Compost Bin: Humble Beginnings
Having decided, foolishly, to save the planet, I’m not sure where to start. However, it seems that humble beginnings are generally considered acceptable in the saviour line of work, so I thought I’d start with rubbish – the compostable sort at least.
I’ve just read one of those ’Grow Your Own’ articles in which the GYO expert, armed with hammer, nails and perfectly sawn lengths of timber, expertly knocks together a compost bin you’d be proud to give pride of place to in your front garden, never mind an overlooked corner. My life doesn’t seem to be like this at all, it’s more a sad catalogue of badly made gates hanging off their hinges. The Man from Salford has very kindly donated to my compost building efforts some wooden pallets he found at the container base where he works.
They have been painted an unbecoming, industrial-looking, blue colour. Nevertheless, they are serviceable and I’m sure it should be a commandment of S.L.P principles to make use of what others no longer want rather than buy new. (Hey commandments already, I’m getting good at this saviour stuff!) I’ve decided to position the heap behind some trees at the back of the slope, above the septic tank.
The floor already consists of some healthy leaf mould so there should be plenty of micro-life going on here, my one worry is there will not be enough sun to sufficiently warm the heap. Hopefully, by summer, the leaves on the trees will obscure the blue colour and with luck when it is revealed the following winter it will have taken on a more pleasing mouldy patina and will be filled with lovely, earthy, crumbly stuff.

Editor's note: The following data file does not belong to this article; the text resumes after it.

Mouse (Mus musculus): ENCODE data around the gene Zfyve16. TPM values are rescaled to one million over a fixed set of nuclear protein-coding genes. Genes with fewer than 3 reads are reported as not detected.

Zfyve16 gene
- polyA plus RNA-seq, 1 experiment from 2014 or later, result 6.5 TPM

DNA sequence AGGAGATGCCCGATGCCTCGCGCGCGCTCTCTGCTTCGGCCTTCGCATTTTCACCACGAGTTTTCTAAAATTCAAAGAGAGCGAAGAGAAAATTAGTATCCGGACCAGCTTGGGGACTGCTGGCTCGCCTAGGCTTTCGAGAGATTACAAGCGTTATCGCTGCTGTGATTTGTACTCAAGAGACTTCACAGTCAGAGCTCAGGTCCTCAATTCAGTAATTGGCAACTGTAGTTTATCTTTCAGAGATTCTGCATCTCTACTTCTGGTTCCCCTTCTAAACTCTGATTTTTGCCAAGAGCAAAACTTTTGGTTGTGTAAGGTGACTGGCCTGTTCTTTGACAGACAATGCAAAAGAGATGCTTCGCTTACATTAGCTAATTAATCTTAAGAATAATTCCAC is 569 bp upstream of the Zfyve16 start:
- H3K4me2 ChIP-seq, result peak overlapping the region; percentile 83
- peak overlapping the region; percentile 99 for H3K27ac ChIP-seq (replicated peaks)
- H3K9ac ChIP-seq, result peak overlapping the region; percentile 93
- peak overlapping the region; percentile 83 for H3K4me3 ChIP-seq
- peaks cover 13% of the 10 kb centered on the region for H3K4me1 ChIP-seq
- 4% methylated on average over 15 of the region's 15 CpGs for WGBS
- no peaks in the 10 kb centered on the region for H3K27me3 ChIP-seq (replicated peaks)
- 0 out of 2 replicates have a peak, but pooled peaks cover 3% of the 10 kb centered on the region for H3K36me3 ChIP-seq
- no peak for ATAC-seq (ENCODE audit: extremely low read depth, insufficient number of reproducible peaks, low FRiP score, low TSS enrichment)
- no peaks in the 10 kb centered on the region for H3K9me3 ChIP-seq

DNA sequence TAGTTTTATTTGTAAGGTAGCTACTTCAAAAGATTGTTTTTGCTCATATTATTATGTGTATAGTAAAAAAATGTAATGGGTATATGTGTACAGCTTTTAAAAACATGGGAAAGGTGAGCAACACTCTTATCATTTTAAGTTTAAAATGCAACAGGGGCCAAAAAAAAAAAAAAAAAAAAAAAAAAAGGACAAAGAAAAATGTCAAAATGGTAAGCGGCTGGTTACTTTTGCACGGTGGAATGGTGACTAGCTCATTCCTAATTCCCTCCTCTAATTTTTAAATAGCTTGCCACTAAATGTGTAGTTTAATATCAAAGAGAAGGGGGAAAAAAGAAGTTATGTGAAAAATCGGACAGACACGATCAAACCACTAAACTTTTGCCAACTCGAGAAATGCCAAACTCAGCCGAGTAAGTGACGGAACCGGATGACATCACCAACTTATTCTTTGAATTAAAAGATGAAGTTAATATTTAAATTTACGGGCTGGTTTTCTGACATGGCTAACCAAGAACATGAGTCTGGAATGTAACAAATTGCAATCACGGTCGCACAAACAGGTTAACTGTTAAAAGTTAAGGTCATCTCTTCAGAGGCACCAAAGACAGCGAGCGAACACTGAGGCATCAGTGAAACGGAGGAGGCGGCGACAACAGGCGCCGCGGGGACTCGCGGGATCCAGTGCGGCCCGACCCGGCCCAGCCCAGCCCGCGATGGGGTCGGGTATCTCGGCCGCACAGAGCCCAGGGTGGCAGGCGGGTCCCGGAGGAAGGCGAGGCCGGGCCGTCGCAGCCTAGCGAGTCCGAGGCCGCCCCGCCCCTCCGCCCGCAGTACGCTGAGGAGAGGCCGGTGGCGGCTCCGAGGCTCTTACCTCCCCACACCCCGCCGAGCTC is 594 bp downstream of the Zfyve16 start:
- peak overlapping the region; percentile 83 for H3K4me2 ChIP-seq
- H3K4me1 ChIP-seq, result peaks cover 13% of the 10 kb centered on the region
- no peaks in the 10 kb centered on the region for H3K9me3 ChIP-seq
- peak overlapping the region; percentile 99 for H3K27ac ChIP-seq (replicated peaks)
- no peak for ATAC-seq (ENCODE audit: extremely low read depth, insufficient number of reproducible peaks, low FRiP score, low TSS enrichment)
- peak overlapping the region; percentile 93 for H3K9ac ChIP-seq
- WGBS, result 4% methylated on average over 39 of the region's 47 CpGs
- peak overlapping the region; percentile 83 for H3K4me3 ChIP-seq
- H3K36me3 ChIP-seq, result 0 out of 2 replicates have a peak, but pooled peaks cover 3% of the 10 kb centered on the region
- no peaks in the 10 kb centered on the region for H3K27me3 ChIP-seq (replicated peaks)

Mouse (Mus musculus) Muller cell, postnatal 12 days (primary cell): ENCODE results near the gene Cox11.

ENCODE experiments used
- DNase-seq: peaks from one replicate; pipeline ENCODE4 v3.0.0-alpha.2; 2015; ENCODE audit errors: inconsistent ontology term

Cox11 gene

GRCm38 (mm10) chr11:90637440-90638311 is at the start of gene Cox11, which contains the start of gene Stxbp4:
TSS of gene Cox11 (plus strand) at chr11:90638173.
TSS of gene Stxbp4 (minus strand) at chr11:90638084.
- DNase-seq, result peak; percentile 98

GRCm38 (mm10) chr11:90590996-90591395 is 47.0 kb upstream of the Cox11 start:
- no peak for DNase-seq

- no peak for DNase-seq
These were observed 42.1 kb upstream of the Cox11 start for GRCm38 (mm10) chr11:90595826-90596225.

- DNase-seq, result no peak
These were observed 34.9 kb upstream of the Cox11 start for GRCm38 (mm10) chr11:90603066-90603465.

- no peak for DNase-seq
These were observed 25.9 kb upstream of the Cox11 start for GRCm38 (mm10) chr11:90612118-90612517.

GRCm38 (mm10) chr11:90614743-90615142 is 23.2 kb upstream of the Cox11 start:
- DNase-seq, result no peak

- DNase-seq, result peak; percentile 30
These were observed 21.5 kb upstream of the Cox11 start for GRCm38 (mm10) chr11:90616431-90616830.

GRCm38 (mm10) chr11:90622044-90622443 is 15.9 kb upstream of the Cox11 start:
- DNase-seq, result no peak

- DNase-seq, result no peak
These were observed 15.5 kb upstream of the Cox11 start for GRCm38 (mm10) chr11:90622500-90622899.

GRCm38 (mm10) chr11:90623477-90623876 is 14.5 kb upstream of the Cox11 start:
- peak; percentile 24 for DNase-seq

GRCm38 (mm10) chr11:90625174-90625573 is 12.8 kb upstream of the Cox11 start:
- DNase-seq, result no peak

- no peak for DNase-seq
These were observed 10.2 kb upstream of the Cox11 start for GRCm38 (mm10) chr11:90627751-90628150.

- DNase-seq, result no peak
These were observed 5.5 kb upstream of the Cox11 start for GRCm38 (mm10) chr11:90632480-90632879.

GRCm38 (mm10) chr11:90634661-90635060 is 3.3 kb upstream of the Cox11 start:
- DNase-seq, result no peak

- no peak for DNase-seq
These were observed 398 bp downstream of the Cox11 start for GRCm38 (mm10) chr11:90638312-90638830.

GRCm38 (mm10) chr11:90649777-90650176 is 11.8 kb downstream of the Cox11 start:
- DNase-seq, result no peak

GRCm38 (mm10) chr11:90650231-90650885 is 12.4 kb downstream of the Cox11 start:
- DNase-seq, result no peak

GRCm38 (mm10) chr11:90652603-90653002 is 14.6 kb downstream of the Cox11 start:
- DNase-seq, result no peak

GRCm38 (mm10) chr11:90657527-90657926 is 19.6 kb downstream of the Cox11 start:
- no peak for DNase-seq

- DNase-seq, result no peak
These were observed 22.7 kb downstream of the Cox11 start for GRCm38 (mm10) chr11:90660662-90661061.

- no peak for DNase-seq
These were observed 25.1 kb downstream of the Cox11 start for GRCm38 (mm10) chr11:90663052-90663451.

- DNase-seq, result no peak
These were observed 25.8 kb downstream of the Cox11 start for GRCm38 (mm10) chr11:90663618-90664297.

Well, now the heap’s up and standing, what to compost? When I consulted my mum (Granny Goo), a keen allotmenteer, on this matter she replied, ‘Oh, they simply love egg boxes.’ She said this in a manner which suggested she personally consults her heap on a regular basis, perhaps we should all be talking encouragingly to our heaps as well as our plants. I can’t say this reply struck me as terribly comprehensive, so here is what I’ve gleaned from my research:
All of the following ‘green’ or ‘moist’ waste is acceptable fodder for your bin; vegetable and fruit peelings, tea bags, coffee grounds, annual plants and weeds. Adding the leaves (but not roots or seedheads) of nettles and comfrey are highly nutritious contributions. Grass cuttings and fine hedge trimmings can also go in.
All of the following ‘brown’ or ‘dry’ waste can be added; cardboard from cereal boxes, toilet and kitchen roll inners, shredded or scrunched paper (avoid anything glossy though), autumn leaves – if you have a lot of these you might prefer to make a separate leaf-mould cage, sawdust, paper and wood-ash, the contents of your vacuum cleaner if you know it’s only been used for dust and hair and plants that have dried out.